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You Don't Own the Ritual
By Most Illustrious Companion John D. Barnes
Past Most Illustrious Grand Master and Grand Treasurer, Grand Council of New Jersey

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Public Domain

The details are details. They make the product. The connections, the connections, the connections. It will in the end be these details that give the product its life.- Charles Eames

My Companion:

Speaking as an ardent Ritualist, I want to remind you that you do not own the ritual! Now that I have your attention…

One of the reasons we lose our newer members is that all too many of us act as if WE OWN the ritual. We keep sitting in the same stations and places year after year. We keep taking the same parts in the conferrals year after year. We talk about staying in place as a way to support our Lodge, our Chapter, or our Council. But after a few years of that, are we still helping? Or are we clogging up the pipeline?

I believe that our newer members need to be given assistance, encouragement, and assignments. They need the mentoring that an “Old Hand” can give. The things you do and say as a matter of course, based on your years of experience, may seem foreign to them. Many are new Masons, who are still learning Lodge protocol. Adding more layers of nomenclature, different grips, different titles, and more nights out, can become wearing on a new member’s home life. Work with them at each meeting; otherwise, they may not be at the next one.

Encourage them to sit in chairs for an opening. Give them a copy of the opening ritual, and then help them to read it and to do it. Not everyone learns things the first time out of the box. Stay near at hand, just like your friend and guide stayed with you during your Degrees. They cannot see where they are going, at first; but with your help, the Light will shine. Be encouraging about what they get right. Emphasizing the errors will only make them avoid mistakes by not doing anything at all. That’s not the goal.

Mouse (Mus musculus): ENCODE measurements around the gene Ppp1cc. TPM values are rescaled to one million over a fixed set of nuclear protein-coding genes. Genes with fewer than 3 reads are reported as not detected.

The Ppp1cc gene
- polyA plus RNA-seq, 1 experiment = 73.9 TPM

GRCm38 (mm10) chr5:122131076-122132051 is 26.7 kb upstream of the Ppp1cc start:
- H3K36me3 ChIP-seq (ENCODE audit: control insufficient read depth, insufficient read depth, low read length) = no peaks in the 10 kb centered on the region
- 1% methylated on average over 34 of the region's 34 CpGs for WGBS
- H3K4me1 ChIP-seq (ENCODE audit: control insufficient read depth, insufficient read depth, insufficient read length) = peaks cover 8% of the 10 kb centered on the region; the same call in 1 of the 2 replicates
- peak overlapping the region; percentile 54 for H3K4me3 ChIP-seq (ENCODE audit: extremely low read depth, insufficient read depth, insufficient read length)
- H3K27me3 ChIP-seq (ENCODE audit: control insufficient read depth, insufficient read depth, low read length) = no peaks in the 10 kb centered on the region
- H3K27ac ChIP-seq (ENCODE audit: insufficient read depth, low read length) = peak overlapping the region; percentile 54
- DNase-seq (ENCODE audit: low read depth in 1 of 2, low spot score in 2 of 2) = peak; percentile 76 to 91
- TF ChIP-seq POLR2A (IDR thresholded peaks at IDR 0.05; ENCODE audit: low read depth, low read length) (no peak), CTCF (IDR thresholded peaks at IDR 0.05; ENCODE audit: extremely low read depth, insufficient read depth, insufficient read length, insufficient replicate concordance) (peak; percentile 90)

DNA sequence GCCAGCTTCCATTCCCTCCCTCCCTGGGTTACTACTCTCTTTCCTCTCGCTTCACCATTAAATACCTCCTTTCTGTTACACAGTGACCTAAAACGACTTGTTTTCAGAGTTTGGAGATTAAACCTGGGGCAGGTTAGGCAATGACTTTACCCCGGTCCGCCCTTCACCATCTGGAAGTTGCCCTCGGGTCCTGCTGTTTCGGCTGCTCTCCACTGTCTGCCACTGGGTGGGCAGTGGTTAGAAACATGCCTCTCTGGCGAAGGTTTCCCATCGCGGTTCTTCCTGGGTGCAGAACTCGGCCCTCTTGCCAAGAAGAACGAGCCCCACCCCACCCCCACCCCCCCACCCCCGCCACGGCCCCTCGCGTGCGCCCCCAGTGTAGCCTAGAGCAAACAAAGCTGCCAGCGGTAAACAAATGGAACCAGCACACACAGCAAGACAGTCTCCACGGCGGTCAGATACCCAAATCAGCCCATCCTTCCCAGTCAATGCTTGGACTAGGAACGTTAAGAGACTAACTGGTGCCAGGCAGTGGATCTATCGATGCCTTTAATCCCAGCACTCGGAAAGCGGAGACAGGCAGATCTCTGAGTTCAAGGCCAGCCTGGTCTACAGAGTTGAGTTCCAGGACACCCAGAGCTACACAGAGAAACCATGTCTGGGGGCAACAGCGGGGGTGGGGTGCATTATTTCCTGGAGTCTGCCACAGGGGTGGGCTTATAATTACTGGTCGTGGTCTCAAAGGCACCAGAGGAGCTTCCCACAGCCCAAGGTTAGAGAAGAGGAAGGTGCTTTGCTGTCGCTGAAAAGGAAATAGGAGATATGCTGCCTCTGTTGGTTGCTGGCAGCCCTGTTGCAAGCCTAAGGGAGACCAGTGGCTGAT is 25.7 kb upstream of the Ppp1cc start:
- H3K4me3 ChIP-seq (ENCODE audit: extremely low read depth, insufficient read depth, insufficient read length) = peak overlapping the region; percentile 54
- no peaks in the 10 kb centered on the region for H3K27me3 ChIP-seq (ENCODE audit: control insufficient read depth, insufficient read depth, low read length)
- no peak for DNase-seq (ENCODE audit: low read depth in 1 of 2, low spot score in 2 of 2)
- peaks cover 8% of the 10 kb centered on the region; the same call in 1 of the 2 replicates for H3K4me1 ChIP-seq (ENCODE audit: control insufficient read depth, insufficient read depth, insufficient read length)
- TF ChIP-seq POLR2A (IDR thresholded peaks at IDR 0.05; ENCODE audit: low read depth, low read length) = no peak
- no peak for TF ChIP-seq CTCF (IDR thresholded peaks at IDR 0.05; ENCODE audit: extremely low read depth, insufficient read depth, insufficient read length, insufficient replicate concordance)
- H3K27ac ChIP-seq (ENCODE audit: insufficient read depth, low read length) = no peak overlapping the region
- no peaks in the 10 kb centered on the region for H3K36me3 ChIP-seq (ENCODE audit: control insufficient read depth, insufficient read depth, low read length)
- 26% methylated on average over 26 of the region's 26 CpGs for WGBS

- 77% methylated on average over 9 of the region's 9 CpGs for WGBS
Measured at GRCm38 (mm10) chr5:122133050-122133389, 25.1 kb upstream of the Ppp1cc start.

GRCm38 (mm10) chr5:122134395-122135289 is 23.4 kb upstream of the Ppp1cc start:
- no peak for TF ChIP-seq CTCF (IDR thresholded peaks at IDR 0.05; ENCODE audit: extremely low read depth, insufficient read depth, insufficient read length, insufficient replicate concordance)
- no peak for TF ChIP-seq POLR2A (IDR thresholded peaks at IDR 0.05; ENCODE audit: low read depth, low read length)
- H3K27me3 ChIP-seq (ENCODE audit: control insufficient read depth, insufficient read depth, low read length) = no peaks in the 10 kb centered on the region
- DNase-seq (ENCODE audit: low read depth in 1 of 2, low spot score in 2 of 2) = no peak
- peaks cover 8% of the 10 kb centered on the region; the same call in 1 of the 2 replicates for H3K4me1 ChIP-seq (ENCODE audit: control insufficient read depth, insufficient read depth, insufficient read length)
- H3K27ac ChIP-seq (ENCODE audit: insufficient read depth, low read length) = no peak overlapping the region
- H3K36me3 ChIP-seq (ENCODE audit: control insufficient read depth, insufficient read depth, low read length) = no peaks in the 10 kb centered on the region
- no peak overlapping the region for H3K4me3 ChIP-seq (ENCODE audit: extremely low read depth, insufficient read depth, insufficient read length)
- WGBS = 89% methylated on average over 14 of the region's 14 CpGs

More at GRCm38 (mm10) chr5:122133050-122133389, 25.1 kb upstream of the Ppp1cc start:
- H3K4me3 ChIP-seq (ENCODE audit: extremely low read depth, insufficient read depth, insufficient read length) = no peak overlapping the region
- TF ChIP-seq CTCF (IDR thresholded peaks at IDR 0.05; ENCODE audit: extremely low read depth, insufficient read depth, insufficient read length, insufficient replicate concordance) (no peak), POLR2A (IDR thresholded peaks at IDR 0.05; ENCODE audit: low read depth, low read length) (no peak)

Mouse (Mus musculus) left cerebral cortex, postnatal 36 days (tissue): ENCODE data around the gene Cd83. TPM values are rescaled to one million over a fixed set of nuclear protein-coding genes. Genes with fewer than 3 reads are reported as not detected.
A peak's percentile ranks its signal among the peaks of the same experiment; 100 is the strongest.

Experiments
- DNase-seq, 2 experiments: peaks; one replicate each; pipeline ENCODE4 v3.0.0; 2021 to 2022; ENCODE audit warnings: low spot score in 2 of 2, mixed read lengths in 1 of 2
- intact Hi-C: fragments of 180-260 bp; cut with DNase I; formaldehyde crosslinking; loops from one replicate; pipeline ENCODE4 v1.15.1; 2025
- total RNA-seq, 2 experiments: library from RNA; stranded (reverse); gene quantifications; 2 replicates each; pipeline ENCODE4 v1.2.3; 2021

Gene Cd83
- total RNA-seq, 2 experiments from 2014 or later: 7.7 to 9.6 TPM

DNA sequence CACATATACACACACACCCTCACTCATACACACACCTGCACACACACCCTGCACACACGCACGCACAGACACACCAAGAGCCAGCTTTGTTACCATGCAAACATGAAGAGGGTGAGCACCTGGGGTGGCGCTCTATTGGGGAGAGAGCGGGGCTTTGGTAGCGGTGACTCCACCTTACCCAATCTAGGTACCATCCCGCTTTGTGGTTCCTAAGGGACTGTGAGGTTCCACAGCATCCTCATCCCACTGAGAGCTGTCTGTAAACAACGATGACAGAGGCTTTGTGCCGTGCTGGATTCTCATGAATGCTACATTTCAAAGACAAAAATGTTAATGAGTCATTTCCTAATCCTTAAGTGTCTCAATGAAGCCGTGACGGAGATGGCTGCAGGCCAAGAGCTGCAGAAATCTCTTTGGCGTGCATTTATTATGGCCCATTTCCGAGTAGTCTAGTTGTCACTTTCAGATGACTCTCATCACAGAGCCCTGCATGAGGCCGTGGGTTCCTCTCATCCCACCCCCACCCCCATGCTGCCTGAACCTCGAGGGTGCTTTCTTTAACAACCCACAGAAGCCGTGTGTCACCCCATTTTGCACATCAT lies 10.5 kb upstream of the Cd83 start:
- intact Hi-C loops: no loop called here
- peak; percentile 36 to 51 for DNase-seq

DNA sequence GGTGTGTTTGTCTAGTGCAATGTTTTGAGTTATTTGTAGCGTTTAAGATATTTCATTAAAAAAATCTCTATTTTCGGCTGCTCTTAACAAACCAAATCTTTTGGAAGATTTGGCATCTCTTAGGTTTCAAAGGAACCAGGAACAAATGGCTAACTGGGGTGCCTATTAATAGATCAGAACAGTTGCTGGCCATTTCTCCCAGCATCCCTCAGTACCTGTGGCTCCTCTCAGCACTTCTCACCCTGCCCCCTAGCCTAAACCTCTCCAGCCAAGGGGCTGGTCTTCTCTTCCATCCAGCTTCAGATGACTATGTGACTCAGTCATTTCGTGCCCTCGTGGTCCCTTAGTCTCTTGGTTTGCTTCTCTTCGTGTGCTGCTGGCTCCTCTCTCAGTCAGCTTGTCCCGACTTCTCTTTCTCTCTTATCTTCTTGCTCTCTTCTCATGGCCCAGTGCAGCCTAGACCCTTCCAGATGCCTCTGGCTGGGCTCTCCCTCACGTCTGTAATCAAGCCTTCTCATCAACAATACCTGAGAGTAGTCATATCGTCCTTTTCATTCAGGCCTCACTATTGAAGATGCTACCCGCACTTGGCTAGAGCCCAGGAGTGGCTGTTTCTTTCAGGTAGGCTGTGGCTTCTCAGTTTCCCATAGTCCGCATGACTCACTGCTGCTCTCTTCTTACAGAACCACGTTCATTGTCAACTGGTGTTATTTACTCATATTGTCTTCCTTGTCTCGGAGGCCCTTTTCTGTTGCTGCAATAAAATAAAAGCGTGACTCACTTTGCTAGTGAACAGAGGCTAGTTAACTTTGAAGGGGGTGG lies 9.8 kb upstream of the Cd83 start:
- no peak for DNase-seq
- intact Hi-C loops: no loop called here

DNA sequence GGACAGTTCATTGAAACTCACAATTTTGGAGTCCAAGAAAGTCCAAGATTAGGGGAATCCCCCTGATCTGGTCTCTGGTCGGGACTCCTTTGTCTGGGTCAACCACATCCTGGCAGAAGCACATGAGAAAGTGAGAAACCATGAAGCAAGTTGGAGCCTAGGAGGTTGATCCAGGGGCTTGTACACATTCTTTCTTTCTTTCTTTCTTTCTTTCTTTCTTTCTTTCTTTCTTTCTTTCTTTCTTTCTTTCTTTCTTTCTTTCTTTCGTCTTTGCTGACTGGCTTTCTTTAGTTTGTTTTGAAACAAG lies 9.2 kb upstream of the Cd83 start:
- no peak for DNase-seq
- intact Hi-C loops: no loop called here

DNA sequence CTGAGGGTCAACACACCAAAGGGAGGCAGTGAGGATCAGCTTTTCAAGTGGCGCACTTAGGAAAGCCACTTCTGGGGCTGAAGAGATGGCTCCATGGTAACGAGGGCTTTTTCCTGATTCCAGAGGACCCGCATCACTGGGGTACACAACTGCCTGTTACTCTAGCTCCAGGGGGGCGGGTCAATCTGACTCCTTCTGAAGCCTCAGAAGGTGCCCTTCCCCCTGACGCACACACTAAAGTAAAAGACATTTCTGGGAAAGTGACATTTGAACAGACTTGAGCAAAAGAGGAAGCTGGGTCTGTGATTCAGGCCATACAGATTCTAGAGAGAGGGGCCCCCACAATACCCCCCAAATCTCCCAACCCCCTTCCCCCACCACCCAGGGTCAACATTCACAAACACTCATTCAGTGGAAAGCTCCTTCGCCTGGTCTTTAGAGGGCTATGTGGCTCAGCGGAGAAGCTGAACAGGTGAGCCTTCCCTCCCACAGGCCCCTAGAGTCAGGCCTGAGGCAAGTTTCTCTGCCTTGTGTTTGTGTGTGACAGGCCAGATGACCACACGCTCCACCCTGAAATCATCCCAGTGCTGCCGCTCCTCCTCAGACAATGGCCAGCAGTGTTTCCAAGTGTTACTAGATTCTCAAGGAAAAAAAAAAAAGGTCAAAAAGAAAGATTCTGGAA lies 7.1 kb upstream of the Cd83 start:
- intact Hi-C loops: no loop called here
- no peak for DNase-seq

Have them take part in the conferral of Degrees. Again, no one is great at first. It takes time, patience, and application to become proficient – give them a chance to make mistakes. Mistakes are a way to learn. At least, someone who is making mistakes is there doing something. He’s not sitting on the sidelines or, even worse, not even in the room at all!

We need to remember that our members have choices! In my father’s time, attendance at meetings was good. Men came home from work, had dinner with their family, and then went to Lodge. Nowadays, the options to do other things are both greater and fewer. Greater, because people go out to dinner more, or watch more TV, or go to the movies during the week. Fewer, because of longer work hours, or being a single parent, or other life factors which limit a man’s time to commit to meetings – especially with as many meetings as we can have each month.

I said that you do not own the Ritual. You do not even own that part that you’ve been doing for ten years. We own the ritual. And the ritual owns us, if we learn it, love it, and live it. We share the parts, the responsibilities, and the mentoring. Your most essential part within our Fraternity is to share the burden with others so that they become a part of the team, a part of the Craft, a part of your Council. That will ensure the continued life of your Council.

ARE YOU DOING YOUR PART?

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